Saving the tin cans

While there are something like 60 former U.S. Navy and Coast Guard vessels that are preserved from Pearl Harbor to Buffalo, New York, most are capital ships such as battleships or carriers, or submarines, with that latter well-liked as they have a small footprint, especially when talking about WWII smoke boats.

While they were commissioned in their hundreds, there are only about eight destroyers or destroyer escorts counted among these floating relics. Two of those are subject to newsworthy attention this week.

In Lake Charles, Louisiana, the Gearing-class destroyer USS Orleck (DD-886) has been hanging out since 2010. Awarded four battlestars in Korea, Orleck was transferred to Turkey in 1982, from whence she was saved in 2000 and became a floating exhibit in Orange, Texas for a decade before moving to Lake Chuck.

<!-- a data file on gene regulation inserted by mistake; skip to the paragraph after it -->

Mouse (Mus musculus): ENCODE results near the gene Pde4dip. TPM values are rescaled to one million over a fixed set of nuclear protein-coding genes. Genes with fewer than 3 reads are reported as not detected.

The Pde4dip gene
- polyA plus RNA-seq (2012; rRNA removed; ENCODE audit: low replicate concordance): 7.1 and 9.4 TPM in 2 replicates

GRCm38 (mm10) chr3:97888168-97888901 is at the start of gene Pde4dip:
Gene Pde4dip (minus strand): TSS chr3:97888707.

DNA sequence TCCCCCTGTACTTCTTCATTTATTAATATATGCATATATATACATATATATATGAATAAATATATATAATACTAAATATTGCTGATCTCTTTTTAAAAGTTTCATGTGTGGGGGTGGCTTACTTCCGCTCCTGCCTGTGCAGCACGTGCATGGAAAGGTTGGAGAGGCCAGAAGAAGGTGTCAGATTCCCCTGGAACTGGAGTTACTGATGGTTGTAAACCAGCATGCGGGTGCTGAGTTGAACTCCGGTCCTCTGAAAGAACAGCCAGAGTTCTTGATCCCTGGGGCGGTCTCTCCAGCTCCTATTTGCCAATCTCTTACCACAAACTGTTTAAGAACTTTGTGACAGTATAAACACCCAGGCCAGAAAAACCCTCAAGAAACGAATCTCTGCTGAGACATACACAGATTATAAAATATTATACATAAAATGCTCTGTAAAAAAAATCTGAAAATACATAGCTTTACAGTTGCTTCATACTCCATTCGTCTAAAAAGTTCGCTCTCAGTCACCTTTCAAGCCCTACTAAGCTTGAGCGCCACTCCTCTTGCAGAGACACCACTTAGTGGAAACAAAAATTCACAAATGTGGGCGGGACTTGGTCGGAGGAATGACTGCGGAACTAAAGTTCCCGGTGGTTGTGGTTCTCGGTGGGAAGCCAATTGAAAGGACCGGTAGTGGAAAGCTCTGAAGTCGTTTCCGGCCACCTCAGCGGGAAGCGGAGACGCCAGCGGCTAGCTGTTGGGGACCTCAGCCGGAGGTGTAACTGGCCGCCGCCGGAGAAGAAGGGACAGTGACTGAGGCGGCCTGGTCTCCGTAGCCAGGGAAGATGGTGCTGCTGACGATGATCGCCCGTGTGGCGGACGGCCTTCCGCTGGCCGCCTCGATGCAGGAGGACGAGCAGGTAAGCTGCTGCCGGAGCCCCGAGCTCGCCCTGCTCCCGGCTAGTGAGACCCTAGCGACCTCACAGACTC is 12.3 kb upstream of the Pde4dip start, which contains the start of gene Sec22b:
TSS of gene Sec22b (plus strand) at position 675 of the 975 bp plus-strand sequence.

Now, it seems like Orleck could be on her third home since coming back to the States– Jax. The same group that was not able to get the ex-USS Adams is now trying to acquire the vessel and tow the 1945-vintage destroyer across the Gulf.

Meanwhile, the Fletcher-class destroyer, USS The Sullivans (DD-537), named after the five lost Sullivan brothers who perished on the cruiser USS Juneau in 1942, needs $2 million in emergency repairs to fix leaks in her hull and remove zebra mussels. Commissoned in 1943, she earned nine battle stars in WWII and went on to serve in Korea where she recived another two.

Last year, museum officials say they fixed 20 hull leaks and are currently working to close six more to prevent the Buffalo River from pouring into her hull.

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